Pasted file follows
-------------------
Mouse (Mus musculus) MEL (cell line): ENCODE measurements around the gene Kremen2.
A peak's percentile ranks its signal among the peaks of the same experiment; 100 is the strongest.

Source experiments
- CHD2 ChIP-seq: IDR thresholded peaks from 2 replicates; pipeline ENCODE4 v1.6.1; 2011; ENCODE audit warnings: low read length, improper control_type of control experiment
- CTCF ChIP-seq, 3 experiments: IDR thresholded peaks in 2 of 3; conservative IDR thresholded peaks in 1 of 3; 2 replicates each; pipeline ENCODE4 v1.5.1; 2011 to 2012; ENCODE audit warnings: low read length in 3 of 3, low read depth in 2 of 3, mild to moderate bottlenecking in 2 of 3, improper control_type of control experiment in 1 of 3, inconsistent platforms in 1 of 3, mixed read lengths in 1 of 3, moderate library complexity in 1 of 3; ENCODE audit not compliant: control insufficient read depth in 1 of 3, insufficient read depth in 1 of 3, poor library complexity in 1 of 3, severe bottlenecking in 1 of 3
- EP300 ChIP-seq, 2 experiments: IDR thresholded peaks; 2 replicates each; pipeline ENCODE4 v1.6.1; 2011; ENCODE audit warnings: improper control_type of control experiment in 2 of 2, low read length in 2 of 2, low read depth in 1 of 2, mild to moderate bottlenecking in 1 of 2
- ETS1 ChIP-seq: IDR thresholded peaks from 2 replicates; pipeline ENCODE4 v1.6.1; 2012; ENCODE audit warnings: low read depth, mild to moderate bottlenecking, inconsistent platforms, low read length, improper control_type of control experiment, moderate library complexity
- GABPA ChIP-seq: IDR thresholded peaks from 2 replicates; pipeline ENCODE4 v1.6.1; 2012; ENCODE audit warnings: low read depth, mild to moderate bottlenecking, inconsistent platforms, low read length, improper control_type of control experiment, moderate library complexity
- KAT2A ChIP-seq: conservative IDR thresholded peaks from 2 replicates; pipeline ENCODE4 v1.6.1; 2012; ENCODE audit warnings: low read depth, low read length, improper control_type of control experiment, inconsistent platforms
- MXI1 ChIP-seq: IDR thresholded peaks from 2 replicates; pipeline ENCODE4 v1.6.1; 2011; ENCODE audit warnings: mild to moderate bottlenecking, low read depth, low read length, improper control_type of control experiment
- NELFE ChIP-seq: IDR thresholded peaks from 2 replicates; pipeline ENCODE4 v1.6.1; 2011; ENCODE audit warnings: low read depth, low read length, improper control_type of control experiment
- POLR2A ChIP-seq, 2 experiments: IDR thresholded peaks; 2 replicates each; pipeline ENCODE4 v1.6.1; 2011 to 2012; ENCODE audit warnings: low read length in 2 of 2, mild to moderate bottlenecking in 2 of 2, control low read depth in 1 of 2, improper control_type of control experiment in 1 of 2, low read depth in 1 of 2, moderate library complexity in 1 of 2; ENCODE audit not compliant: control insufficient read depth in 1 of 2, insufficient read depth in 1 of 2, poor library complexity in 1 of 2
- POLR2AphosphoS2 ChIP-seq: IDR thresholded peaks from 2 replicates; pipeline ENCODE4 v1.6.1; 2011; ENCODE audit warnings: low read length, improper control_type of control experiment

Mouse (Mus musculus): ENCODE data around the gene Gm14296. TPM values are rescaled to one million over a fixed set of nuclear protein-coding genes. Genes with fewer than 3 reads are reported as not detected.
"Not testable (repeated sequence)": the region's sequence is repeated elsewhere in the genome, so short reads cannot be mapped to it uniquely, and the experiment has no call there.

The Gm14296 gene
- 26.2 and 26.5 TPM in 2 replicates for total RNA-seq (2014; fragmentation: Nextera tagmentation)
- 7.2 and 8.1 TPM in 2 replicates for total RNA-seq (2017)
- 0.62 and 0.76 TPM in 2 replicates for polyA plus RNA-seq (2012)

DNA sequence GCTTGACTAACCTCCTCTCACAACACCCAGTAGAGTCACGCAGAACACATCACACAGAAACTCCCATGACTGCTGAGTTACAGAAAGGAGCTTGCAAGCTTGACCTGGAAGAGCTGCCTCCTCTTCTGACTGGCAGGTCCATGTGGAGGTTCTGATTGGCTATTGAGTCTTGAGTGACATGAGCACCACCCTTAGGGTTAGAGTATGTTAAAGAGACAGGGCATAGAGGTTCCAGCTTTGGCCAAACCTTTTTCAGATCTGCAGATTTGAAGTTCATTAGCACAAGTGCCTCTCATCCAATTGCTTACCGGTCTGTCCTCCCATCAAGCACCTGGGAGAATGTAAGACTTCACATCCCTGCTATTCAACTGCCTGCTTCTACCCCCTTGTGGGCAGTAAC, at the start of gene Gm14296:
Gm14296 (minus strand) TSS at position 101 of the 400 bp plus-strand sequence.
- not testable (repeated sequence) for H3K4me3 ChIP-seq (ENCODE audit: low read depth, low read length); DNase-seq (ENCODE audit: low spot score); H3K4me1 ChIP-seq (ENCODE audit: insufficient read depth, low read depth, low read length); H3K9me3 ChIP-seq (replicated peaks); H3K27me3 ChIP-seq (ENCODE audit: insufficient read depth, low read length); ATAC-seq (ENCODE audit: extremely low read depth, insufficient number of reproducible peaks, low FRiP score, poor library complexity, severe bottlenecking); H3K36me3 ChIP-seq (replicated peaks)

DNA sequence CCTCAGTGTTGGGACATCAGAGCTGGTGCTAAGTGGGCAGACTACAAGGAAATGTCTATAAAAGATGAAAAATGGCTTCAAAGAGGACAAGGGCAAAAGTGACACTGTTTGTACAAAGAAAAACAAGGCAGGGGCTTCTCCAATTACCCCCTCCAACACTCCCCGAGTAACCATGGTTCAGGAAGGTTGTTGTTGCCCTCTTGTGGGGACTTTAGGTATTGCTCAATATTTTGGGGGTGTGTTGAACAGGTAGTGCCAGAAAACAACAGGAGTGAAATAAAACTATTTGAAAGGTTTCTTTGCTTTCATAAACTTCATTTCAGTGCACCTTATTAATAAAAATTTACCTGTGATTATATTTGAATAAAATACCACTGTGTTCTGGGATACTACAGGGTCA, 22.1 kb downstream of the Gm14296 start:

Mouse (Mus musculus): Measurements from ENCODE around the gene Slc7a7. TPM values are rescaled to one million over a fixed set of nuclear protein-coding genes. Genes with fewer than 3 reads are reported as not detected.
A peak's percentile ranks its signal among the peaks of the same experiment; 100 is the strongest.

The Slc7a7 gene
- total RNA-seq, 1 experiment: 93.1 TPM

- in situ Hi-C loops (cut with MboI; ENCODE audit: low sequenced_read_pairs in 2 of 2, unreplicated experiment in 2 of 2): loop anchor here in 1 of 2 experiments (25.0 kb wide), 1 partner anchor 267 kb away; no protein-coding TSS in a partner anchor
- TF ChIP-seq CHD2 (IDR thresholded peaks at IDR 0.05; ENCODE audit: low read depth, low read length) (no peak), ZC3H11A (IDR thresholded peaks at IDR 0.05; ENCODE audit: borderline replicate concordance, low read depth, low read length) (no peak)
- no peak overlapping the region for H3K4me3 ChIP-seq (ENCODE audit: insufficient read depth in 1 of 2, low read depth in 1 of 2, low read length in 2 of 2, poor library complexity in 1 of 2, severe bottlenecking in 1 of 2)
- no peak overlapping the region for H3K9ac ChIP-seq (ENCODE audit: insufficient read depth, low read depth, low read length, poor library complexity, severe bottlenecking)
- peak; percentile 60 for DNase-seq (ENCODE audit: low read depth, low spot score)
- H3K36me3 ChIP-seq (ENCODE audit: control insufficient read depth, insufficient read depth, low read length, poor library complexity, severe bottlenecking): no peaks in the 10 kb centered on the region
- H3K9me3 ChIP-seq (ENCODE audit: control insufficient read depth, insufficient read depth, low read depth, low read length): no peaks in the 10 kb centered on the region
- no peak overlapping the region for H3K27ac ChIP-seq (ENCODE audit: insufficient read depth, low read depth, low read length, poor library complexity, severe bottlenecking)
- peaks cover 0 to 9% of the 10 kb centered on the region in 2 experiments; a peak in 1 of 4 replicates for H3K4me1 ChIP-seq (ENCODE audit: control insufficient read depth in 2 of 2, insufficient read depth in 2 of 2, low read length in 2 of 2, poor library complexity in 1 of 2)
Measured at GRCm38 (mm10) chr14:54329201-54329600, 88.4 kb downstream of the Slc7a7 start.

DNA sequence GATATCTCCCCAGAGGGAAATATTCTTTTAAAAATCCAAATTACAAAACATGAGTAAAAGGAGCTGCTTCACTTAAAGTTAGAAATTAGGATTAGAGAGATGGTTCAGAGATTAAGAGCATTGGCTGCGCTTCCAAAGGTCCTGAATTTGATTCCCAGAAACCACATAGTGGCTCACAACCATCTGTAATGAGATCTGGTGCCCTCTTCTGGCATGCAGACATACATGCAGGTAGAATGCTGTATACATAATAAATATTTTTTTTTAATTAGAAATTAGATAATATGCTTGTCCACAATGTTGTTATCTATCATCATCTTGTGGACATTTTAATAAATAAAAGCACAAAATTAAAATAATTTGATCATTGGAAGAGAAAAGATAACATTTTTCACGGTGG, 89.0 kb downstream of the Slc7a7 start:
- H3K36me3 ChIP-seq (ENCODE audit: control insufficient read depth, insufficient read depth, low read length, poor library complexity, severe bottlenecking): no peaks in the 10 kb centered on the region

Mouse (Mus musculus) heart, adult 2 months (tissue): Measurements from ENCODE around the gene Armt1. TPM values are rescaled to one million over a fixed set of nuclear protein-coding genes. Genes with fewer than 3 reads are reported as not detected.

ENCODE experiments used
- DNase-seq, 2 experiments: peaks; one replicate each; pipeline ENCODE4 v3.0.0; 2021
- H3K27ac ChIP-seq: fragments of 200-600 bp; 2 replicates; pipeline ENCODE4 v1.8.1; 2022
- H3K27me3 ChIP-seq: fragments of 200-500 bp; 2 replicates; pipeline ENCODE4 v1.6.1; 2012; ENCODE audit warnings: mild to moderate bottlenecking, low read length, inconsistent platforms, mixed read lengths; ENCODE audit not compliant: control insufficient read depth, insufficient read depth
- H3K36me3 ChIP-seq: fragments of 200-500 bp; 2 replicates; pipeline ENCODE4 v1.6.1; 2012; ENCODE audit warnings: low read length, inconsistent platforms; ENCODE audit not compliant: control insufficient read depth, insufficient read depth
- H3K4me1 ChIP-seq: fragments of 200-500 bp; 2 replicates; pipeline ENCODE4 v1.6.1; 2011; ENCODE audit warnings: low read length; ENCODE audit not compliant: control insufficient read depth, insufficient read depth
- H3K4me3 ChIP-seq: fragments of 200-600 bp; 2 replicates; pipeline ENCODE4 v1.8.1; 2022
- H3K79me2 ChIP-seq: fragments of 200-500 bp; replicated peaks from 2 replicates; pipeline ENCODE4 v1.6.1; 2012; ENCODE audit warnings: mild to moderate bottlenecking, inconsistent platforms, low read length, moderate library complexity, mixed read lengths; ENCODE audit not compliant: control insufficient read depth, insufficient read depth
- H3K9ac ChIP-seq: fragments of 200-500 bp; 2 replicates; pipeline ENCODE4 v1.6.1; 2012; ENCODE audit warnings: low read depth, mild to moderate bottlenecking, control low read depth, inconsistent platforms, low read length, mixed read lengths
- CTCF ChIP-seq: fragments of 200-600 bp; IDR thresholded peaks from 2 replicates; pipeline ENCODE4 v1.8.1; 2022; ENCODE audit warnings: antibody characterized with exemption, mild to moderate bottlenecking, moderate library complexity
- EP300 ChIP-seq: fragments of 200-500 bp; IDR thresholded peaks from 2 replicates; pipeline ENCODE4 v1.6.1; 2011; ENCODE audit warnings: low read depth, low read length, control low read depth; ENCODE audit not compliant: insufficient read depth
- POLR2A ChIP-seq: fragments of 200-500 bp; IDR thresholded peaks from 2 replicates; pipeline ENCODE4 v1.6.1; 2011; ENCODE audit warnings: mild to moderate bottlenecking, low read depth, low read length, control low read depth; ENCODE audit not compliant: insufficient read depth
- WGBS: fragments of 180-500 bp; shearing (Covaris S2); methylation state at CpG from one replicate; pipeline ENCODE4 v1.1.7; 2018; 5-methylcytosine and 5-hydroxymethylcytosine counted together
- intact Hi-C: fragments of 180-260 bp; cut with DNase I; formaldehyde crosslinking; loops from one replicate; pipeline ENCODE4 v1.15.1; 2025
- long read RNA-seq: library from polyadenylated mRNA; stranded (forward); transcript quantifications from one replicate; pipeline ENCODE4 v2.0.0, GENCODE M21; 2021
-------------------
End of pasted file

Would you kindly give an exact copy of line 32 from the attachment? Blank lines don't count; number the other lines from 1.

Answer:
- peak; percentile 60 for DNase-seq (ENCODE audit: low read depth, low spot score)